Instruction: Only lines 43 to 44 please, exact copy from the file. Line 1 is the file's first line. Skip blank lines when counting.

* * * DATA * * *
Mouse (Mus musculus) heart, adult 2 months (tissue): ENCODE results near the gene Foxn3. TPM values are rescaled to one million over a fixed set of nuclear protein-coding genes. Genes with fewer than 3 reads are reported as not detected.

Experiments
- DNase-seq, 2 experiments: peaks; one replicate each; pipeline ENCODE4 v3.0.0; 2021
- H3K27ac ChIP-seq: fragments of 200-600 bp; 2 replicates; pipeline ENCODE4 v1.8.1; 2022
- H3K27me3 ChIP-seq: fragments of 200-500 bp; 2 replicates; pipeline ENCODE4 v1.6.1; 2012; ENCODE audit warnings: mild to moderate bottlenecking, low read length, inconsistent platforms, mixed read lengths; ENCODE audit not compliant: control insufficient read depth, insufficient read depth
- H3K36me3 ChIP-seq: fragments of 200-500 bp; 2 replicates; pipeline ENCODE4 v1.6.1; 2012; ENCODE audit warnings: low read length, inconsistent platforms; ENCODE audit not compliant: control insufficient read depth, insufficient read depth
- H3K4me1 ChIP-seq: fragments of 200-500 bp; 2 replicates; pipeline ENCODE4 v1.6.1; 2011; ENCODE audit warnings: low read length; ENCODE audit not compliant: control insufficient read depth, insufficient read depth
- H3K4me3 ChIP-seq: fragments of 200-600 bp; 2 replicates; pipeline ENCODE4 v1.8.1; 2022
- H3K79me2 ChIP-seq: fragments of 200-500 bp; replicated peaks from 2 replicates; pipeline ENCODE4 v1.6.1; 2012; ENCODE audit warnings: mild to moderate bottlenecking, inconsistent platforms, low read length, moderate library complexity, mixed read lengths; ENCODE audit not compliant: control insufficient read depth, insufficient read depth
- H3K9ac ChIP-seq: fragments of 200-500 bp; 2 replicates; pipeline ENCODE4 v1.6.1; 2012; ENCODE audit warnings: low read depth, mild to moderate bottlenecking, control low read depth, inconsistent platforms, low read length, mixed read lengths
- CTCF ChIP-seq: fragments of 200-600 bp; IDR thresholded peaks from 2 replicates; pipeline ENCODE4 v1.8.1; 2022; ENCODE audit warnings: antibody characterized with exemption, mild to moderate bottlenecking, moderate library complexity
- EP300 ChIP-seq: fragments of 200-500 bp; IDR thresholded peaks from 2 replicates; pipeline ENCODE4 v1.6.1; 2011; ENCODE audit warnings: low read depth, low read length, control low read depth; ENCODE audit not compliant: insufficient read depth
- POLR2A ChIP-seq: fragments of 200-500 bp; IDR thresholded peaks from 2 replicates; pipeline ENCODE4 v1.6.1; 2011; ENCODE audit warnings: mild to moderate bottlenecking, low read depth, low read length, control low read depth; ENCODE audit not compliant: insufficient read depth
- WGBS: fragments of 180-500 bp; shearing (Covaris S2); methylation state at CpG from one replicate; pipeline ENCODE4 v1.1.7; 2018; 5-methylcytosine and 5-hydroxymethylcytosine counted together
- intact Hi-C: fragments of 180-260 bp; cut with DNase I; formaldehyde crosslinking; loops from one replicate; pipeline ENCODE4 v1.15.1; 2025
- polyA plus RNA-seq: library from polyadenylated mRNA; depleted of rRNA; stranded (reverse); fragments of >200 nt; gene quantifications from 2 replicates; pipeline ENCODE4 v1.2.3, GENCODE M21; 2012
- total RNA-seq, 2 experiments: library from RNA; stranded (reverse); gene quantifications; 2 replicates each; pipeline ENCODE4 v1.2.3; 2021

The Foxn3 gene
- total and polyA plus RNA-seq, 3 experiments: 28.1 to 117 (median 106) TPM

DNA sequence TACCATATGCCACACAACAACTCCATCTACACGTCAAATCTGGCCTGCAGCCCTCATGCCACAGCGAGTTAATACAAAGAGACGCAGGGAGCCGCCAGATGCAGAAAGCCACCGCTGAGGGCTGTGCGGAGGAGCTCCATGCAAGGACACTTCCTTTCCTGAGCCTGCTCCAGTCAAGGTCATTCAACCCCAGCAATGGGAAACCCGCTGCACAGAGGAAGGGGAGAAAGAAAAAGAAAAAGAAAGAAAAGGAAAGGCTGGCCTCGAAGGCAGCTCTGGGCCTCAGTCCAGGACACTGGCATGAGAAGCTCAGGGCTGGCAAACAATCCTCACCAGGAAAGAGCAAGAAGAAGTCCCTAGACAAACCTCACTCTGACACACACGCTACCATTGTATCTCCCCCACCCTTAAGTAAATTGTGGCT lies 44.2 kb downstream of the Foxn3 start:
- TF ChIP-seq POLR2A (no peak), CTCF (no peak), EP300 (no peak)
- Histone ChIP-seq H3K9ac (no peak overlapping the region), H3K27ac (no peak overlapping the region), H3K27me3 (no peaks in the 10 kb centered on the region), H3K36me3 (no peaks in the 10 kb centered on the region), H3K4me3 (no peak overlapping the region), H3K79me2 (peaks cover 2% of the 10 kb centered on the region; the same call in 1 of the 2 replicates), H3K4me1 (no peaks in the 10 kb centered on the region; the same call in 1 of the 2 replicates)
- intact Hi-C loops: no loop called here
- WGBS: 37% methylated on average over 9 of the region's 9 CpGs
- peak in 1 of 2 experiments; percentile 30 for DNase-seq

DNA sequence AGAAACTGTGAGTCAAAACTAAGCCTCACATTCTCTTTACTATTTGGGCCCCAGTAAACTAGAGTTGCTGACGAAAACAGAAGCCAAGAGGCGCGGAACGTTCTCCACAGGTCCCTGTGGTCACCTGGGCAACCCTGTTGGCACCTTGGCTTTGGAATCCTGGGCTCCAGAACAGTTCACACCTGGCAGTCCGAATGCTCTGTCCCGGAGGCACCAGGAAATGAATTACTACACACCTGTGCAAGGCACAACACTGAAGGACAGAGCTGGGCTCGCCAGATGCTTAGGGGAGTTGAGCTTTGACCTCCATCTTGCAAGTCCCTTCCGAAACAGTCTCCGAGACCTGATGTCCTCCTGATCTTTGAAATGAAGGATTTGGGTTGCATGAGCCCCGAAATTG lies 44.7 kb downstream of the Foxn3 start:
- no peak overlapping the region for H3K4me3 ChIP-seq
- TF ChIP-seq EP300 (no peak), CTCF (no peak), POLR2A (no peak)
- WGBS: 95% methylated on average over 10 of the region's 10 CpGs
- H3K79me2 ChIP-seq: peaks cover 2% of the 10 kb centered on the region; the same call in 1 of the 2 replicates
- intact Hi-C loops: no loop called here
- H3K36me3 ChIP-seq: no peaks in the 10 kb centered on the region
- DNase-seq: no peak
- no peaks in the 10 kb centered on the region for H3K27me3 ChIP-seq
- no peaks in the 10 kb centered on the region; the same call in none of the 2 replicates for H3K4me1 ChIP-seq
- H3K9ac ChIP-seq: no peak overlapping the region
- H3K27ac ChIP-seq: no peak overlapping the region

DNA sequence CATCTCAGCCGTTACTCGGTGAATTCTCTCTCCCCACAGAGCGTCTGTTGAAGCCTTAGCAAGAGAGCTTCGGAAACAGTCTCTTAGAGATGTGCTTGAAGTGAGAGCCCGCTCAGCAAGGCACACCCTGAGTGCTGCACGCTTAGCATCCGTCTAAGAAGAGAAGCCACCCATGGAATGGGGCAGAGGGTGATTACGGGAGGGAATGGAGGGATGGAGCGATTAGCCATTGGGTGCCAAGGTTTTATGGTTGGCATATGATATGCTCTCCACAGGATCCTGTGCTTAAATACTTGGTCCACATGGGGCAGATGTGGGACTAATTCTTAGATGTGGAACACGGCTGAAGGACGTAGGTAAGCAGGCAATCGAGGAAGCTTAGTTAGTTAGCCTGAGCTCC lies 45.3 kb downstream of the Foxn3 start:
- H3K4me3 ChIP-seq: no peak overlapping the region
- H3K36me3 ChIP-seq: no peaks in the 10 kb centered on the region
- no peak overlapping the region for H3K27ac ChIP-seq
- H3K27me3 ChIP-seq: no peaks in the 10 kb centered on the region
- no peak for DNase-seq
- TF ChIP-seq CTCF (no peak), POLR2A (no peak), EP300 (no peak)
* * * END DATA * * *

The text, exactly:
- no peak for DNase-seq
- TF ChIP-seq CTCF (no peak), POLR2A (no peak), EP300 (no peak)